They didn’t go out Without a Fight
Rackham and his crew had been active in piracy on and off since 1718. In October of 1720, Rackham was discovered by pirate hunters led by Captain Jonathan Barnet. Barnet cornered them off the coast of Jamaica and in an exchange of cannon fire, Rackham’s ship was disabled. While Rackham and the other pirates cowered below decks, Read and Bonny remained on the decks, fighting. They verbally berated the men for their spinelessness and Mary Read even fired a shot in to the hold, killing one of the cowards. Later, in one of the most famous pirate quotes of all time, Bonny told Rackham in prison: “I’m sorry to see you here, but if you had fought like a man you need not have hanged like a dog.”
They escaped Hanging because of their “Condition”
Rackham and his pirates were swiftly tried and found guilty: most of them were hanged on November 18, 1720. Bonny and Read were sentenced to hang, but both of them declared they were pregnant. A judge ordered their claim checked out and it was found to be true, a fact which automatically commuted their death sentence. Read died in prison shortly thereafter, but Bonny survived. No one knows for sure what became of her and her child: some say she reconciled with her rich father, some say she remarried and lived in Port Royal or Nassau.
~Their Tale has Proved Very Inspirational~
The story of Anne Bonny and Mary Read has captivated people ever since their arrest. Captain Charles Johnson made a big deal of them in his book, which certainly helped his sales. Later on, the notion of female pirates as romantic figures gained traction. In 1728 (less than ten years after Bonny and Read’s arrest), noted playwright John Gay wrote the Opera Polly, a sequel to his acclaimed Beggar’s Opera. In the opera, young Polly Peachum comes to the New World and takes up piracy as she searches for her husband. Ever since, female pirates have been part of romantic pirate lore. Even modern fictional she-pirates like Angelica, played by Penelope Cruz in Pirates of the Caribbean: on Stranger Tides (2011) owe their existence to Read and Bonny. In fact, it’s safe to say that Bonny and Read have had a far greater impact on popular culture than they ever had on eighteenth century shipping and commerce.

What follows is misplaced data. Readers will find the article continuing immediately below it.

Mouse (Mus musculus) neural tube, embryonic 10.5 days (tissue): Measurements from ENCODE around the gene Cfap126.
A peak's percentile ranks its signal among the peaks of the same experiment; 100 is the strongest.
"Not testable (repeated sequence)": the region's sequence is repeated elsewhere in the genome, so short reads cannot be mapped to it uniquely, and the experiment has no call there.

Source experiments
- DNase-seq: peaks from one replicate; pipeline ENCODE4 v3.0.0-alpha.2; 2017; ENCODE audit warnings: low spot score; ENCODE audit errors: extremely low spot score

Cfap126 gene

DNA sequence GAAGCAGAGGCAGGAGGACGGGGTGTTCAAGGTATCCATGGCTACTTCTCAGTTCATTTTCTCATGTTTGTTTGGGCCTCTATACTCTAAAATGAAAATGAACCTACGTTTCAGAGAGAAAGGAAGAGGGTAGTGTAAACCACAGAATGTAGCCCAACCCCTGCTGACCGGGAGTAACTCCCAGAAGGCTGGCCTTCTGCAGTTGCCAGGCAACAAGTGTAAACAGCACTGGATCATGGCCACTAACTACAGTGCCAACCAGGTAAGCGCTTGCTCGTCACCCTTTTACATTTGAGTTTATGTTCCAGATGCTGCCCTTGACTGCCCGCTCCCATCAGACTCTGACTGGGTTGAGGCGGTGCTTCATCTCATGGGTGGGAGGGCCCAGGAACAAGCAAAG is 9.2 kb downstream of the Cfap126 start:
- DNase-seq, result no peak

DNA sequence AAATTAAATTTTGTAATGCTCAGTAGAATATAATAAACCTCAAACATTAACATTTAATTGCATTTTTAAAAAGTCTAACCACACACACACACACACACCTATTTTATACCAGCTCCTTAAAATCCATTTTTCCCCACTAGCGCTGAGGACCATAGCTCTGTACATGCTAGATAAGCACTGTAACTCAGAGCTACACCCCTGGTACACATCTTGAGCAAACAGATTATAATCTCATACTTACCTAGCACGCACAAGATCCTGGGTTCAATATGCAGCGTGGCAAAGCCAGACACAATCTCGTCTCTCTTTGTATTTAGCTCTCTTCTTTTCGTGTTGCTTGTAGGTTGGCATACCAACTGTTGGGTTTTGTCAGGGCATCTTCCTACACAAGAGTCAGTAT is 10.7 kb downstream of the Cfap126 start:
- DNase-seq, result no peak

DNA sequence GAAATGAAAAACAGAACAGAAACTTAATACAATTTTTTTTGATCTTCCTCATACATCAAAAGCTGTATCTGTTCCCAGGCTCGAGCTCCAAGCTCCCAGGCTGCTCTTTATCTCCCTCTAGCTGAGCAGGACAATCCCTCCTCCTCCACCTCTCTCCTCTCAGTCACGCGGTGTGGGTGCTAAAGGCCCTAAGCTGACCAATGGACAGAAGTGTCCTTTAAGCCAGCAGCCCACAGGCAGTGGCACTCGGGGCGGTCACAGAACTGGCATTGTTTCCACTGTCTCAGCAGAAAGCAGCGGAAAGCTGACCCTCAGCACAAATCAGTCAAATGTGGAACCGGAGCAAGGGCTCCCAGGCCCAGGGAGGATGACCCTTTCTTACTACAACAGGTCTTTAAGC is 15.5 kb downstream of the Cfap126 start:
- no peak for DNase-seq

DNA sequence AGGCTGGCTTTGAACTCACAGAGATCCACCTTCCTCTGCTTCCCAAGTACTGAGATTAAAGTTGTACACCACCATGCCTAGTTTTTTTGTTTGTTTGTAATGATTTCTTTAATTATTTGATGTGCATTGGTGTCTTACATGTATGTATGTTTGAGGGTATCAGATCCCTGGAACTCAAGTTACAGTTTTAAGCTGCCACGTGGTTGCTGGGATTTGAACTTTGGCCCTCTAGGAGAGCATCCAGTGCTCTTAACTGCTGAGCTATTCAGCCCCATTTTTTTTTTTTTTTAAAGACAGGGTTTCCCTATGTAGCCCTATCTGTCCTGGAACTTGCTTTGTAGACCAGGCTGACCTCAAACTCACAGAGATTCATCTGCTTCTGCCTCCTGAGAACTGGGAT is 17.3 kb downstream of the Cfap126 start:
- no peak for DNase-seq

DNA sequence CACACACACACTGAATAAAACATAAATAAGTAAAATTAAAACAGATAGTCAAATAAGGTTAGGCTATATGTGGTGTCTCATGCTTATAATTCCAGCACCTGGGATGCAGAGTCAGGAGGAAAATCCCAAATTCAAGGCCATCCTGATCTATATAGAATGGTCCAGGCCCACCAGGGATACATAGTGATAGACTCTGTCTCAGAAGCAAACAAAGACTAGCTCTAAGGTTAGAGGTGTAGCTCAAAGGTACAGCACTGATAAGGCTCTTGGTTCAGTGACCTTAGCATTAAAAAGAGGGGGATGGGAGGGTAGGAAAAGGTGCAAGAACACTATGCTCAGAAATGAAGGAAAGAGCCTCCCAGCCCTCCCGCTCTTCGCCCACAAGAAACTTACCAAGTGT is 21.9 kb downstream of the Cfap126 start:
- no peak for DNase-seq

We ALL are connected through HISTORY!!
~Pirates on the seven seas, Ann Bonny, Mary Read, filibusters of the Indies~
~~Published on Oct 29, 2012~~
The Irish Mary Read dressed as a boy sails as a seaman to the new colonies in the Caribbean and then joins the crew of the pirate Calico Jack. She makes the acquaintance of English Ann Bonny, also disguised. Intrepid adventurers, they scour the Caribbean until the last fight where, despite the courage of these two women, the drunken crew surrender.
We ALL are ONE!!